Ubuntu 9.10 Installation Experience

 · 4 min read
 · shakiestnerd

I have been moving to Ubuntu for a while. First tried it out by installing it in Windows XP using Wubi. Next, when version, 9.04 came out, I installed it to dual boot with Windows. So, this was the final step in my migration to Ubuntu Linux

Waited for the new release of Ubuntu 9.10, called Karmic Koala. I was wanting to go ahead and make Ubuntu the primary operating system on my netbook. Friday was release day. Of course, the servers were jammed with folks downloading. When I started to download it, the status bar said it was going to take 9 hours to download over a high speed connection. No, thanks. So, I cancelled the download.

Did some looking around and reading about the new release and came across a list of mirror servers (these are all the places that host copies of Ubuntu for download. One of these lists included the server bandwidths too. So, I picked t he one with the highest bandwidth and instead of using the web browser, I used Filezilla (an ftp - file transfer client). In less than four minutes, I had downloaded the .iso file. So, burned the .iso to a CD, which gave me a "live" CD that is a bootable version of Ubuntu.

Wanting to make Ubuntu my primary OS meant that I needed to repartion my netbook's hard drive partitions. I also wanted to move to the new ext4 file system and try it out which meant reformatting the hard drive. I connected the external CD burner, rebooted, went in to set up and changed the boot order for the netbook so that I could boot from the external CD.

Worked perfectly, booted up and I chose the Install Ubuntu option. My first head scratching moment came in the advanced partioning section part of the install. It was suggesting that I make a swap partition, but there was no indication as to how big I should make it. I had been wanting to retain the hidden partition on the netbook that contained the OEM setup with Windows XP, just in case, I needed to go back. But, instead just decided to forget and go for broke. I backed up through the menus and did the more automated partition and format where the installer program decides how big to make the swap partition.

The end result was a running installation of Ubuntu. The did this whole process over my lunch hour - pretty good.

Didn't have time to play with it any more until Friday evening. That's when I ran into my first problem. The install had not recognized the internal wireless modem in the netbook. So, I was not getting any kind of internet connection. I looked at the new network connection tool on the top panel and it only showed availability for a hardwired network connection - no wireless. Dug in a little deeper and found a dialog for adding wireless connections - but it sounded more like I was setting up the netbook to host wireless connections. Pl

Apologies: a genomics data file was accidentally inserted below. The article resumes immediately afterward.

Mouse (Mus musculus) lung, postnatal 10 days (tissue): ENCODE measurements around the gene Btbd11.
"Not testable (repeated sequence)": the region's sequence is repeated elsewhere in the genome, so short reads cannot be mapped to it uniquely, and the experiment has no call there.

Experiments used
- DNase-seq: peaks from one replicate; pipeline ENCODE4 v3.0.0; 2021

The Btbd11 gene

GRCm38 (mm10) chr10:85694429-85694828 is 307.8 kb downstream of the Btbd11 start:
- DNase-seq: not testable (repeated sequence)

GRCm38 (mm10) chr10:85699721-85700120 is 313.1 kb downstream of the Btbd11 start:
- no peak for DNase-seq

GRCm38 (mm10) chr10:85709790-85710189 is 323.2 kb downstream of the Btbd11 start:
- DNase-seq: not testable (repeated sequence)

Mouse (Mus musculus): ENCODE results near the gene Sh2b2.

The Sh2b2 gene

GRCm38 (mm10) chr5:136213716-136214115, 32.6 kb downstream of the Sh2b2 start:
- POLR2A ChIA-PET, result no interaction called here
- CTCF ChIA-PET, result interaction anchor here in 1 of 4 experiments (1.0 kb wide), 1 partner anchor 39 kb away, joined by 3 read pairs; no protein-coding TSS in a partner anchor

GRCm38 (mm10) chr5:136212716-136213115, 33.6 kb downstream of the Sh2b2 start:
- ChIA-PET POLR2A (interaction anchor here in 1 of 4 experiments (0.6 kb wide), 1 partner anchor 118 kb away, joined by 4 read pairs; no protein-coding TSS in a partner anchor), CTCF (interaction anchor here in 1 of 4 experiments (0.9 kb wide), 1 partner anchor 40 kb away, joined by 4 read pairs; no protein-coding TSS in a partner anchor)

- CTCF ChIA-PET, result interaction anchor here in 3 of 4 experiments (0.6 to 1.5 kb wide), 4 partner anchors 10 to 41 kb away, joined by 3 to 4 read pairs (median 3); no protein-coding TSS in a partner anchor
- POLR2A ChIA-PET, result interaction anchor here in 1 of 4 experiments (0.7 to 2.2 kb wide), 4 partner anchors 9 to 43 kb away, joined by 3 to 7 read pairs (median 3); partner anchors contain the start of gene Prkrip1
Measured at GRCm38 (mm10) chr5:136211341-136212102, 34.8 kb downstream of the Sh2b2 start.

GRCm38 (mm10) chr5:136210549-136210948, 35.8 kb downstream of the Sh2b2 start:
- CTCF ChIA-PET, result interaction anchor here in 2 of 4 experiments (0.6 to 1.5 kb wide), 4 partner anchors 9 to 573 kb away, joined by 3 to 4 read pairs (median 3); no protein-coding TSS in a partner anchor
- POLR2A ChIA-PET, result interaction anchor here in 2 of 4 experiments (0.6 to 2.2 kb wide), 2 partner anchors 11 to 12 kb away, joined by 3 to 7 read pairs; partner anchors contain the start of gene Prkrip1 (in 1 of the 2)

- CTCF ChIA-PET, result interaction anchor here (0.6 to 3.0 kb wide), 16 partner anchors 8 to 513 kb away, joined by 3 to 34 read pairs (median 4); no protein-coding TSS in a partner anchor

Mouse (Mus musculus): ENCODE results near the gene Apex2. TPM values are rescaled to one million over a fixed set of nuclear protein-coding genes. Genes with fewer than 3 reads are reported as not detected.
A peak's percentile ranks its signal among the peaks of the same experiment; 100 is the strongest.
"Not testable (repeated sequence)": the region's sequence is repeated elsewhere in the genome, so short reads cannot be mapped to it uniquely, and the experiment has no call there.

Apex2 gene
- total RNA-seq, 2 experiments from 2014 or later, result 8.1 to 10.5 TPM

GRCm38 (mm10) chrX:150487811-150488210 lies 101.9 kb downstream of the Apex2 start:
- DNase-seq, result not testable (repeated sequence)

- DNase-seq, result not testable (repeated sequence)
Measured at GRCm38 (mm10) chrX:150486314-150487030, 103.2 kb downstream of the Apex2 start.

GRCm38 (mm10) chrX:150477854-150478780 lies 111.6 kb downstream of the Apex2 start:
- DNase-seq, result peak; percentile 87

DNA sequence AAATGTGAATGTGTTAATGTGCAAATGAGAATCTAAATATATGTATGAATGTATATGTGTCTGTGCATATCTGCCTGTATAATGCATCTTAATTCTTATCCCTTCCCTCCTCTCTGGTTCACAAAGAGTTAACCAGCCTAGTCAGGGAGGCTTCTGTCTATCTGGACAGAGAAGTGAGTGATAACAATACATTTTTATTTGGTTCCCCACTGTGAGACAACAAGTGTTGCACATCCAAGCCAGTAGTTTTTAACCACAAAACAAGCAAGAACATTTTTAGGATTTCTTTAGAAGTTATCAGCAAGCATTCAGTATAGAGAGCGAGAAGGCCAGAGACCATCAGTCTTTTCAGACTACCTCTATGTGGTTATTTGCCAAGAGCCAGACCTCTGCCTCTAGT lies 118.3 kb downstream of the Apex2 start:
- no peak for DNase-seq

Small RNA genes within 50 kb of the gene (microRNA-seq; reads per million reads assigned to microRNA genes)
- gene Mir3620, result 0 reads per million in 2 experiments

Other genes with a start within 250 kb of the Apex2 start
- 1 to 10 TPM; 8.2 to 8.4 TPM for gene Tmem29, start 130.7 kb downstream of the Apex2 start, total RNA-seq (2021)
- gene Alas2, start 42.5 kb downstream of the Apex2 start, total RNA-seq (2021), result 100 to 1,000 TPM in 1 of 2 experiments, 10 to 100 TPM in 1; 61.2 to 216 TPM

It was frustrating because because the wireless had worked flawlessly on the old version of Ubuntu. Meanwhile, I had drug out a network cable and hooked up the wired connection, So, I did have internet connectivity. The solution to the wireless turned out to be an easy fix. Under System -> Administration -> Hardware Drivers, two drivers had shown up. The were both for Broadcom wireless. I activated the first, it went through its gyrations, no luck. Activated the second and it worked. I was untethered at last.

Wireless then became available from the network icon on the top panel and it was easy to connect to my network.

Next was problem #2. I had a backup of my previous Ubuntu and I wanted to restore my home folder's document, photos, etc. (I had wanted to put my home folder on a different partition, but that exercise will be left for a future Ubuntu release), To do that, I needed to install the Simple Backup program the I had used previously. So, I headed for the new Ubuntu Software Center.

The Software Center looks nice. Icons categorized, easy to search, found what I wanted (over getting distracted and looking at the names of a lot of other goodies). Clicked on the details, but could see no way to install the silly thing. Checked the menus, there was an install button, but it was grayed out. Checked out other programs. Could not see a way to install any of them. Frustration!

I noticed the menu item named Software Sources. I've had to set up software sources previously when I added applications that were not supported by the main archives, so I checked that out. Looked at the Other Software tab, canonical.com was there, so that looked right. Hmm, the check boxes next to the names are not checked, wonder if the should be. Checked the boxes, bingo. That did the trick.

The only other problem that I've had with new version so far has been with setting up Evolution and that was more stupid user than anything. I had restored the hidden .evolution folder in the hope of getting email contacts back. Evolution was too smart, it recognized the restoration and created extra folders saying that this particular folder was restored. Didn't like the look, and knowing that the few contacts that I had set up were easily recreated, I blew it away and started back from scratch. Had problems with a typo on the server name when I went to set up my email, but, that's dumb user stuff.